The rain held off for Light Up The Lane this year, encouraging a huge turnout. Dave Wallis, our Master of Ceremonies, gives us a unique view of the event from the stage looking outwards.
"As the 4pm start time crept up I looked along the Lane and saw maybe 20 people who weren't part of the PCA set-up crew. Stage Manager Jane Arnold-Forster was corralling the first of several school choirs that would entertain us during the evening, while I was checking crucial timings with the tree-lights and fireworks co-ordinators, trying to ensure that last year's near miss with the
lights wouldn't happen again. We need at least four minutes for the opening ceremony, but last year North Ealing School choir were so good the crowd wouldn't let them off the stage. We had under two minutes before the timers kicked in and the lights went on, but fortunately a compromise was negotiated: the choir would return after the switch-on, and after a few garbled hellos from the dignitaries we just about made it.
"By 5 o'clock the place was heaving. A crowd ten deep surrounded the stage, and pedestrian progress between the east and west ends of the Lane was slow. Needless to say, this year we had exactly the opposite problem to last year: a no-show, the drama of which slowly unfolded on Jane's phone ("You're at East Acton..? You're on stage in ten minutes!" ), which left us with plenty of time to fill. The choirs did a few encores, and we got the time remaining to switch-on down to six and a half minutes. No problem: that's a short recitation to our MP, Steve Pound, the Emir of Extemporisation and perennial leader of festivities at the switch-on, but unfortunately he had a bad throat and was finding it difficult to talk. He borrowed a couple of elves from a passing Father Christmas and told a terrible "I got them from the National Elf Service" gag, but it was clear his throat was giving up.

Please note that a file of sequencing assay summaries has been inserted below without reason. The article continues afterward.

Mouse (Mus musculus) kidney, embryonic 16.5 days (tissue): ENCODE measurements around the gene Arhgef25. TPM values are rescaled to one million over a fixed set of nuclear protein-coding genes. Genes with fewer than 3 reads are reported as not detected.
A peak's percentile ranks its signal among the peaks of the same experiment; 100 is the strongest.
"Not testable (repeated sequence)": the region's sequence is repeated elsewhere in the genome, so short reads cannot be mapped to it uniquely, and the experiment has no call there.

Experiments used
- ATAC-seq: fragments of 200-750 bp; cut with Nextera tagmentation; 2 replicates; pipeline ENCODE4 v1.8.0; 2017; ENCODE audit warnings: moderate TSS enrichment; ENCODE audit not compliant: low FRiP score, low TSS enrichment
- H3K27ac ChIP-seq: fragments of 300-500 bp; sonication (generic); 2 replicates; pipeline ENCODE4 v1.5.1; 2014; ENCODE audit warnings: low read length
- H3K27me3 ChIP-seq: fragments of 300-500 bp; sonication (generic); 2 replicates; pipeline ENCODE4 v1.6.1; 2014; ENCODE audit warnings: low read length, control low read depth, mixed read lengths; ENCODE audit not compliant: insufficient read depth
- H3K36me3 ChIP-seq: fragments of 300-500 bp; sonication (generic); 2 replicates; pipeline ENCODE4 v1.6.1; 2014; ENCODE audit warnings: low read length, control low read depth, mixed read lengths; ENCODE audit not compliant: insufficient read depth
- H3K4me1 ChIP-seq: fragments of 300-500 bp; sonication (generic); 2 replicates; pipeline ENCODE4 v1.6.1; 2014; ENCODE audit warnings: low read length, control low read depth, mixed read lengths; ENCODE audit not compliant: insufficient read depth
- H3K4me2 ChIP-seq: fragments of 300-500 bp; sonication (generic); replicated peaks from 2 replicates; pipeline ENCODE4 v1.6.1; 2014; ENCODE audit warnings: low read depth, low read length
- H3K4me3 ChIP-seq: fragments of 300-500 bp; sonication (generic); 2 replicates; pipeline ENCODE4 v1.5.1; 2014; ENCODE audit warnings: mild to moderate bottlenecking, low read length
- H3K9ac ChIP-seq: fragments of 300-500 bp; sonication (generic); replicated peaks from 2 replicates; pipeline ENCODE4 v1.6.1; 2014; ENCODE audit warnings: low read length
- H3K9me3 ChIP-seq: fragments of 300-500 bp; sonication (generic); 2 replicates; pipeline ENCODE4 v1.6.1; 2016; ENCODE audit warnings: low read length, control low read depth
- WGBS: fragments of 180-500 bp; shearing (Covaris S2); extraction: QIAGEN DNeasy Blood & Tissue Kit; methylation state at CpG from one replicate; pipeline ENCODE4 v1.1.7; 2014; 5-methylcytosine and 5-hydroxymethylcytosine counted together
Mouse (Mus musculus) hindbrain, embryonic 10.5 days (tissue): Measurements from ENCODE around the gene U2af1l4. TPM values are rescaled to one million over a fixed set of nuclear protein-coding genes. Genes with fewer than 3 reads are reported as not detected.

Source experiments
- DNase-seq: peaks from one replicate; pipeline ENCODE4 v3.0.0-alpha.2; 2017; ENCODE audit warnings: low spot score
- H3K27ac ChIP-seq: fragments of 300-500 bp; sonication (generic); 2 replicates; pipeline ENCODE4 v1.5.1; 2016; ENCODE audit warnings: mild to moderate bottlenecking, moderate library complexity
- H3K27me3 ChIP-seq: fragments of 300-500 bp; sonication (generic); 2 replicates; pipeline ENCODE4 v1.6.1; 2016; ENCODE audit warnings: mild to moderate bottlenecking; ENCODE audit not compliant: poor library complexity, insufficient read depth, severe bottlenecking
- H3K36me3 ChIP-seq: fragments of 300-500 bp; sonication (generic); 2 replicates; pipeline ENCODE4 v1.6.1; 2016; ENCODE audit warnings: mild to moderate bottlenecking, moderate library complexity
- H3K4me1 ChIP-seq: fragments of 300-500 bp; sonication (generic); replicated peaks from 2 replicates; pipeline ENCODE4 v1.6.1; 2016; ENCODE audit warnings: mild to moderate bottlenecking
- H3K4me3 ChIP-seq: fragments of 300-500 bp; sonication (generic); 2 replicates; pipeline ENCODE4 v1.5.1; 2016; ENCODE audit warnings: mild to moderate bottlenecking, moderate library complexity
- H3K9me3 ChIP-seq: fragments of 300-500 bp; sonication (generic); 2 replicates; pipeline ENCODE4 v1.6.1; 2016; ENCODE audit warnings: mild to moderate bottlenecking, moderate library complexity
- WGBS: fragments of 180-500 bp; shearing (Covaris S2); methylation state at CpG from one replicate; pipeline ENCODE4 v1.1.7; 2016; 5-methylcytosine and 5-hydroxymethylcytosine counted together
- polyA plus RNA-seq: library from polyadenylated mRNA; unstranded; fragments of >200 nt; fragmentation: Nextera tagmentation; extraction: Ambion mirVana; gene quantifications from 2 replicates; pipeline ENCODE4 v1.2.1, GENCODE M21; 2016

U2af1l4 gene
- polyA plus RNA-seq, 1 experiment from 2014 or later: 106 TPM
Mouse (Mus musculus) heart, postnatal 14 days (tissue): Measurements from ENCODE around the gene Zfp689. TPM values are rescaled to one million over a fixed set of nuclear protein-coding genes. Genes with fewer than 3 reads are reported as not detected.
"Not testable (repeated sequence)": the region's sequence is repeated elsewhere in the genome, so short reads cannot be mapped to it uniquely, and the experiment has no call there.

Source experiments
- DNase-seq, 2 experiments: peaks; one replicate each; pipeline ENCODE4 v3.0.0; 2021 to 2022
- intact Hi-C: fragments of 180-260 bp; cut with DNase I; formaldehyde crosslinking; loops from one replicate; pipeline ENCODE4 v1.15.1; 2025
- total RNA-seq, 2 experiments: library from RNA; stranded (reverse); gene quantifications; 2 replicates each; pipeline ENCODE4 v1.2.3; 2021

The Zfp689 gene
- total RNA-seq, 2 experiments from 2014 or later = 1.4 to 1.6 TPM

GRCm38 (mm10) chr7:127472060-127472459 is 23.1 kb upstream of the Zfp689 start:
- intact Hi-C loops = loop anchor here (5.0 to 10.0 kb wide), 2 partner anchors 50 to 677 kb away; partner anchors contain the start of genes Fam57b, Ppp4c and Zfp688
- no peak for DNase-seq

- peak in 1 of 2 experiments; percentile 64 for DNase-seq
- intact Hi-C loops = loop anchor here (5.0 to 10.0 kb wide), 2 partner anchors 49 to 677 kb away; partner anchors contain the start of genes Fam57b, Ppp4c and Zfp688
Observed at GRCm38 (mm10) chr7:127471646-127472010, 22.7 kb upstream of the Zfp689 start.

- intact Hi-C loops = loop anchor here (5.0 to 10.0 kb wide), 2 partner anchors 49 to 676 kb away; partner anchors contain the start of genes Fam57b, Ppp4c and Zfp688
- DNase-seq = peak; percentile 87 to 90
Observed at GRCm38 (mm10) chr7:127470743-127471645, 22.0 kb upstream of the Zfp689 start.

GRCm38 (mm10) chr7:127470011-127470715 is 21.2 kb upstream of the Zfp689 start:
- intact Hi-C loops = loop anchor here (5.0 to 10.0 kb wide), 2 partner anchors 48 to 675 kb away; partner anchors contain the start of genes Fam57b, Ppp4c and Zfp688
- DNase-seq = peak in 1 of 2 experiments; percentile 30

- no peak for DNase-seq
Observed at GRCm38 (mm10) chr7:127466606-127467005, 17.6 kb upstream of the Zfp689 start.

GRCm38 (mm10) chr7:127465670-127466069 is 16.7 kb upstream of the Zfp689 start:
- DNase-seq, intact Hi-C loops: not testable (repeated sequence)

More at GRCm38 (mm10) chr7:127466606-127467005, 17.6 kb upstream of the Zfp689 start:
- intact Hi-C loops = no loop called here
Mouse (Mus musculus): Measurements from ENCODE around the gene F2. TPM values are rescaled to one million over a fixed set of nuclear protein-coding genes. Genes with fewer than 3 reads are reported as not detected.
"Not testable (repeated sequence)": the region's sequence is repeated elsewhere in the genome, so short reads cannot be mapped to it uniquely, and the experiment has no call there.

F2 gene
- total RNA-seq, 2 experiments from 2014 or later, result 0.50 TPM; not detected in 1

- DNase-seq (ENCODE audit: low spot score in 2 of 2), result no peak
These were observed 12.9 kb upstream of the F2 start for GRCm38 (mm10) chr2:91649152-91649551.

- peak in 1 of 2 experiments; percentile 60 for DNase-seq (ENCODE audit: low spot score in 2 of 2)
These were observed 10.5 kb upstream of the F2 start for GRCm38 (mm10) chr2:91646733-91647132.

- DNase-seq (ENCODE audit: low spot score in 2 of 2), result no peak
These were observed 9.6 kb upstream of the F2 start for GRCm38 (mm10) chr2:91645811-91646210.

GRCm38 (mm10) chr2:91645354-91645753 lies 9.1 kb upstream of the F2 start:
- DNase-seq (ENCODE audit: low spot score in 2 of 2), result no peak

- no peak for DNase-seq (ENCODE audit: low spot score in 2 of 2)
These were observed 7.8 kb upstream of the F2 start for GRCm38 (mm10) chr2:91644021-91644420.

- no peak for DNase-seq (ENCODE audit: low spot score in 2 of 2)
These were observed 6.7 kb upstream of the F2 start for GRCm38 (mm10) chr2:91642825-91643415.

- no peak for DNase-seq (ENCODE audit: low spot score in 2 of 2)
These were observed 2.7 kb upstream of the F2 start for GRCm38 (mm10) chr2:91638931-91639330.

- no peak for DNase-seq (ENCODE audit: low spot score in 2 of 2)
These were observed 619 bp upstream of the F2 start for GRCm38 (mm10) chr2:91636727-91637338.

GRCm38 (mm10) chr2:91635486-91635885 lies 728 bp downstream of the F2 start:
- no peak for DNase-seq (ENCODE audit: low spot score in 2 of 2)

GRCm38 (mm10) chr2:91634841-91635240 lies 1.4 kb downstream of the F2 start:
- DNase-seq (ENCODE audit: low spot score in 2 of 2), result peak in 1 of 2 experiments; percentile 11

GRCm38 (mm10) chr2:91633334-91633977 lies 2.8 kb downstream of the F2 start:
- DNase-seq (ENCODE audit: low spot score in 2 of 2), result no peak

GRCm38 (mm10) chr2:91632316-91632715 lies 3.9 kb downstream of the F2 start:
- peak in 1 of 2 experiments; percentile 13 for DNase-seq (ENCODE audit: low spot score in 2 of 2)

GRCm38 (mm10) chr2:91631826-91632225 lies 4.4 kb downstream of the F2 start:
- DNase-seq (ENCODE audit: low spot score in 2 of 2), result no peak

"Oh dear. What to do? The mayor did his bit and I reminded everyone yet again to stay for the fireworks at 7 o'clock, but could I think of anything more to say? Would I have to use my Weapon of Mass Destruction: The Joke? My deployment of this device has brought many a fine event to its knees and even the threat is capable of clearing a medium-sized shopping street in under 20 seconds. Fortunately Steve recognised the peril seven thousand people were in and took over for the last few seconds before the countdown to the lights, which inevitably after all the panic came on two seconds early.
"After that it was mainly plain sailing, and we covered another no-show with an extended set from the magnificent 80-strong Ealing Rock Choir. Just the raffle and fireworks to go, and then "that's it! Happy Christmas, and see you all again next year!".
All we can add to that fine account is to say well done to all the performers and participants, and to say a huge thank-you to the many volunteers who manned barriers, sold raffle tickets, helped with set-up and clear-down and performed a multitude of other essential jobs. There is a gallery of photos from Light Up The Lane on the PCA web site here.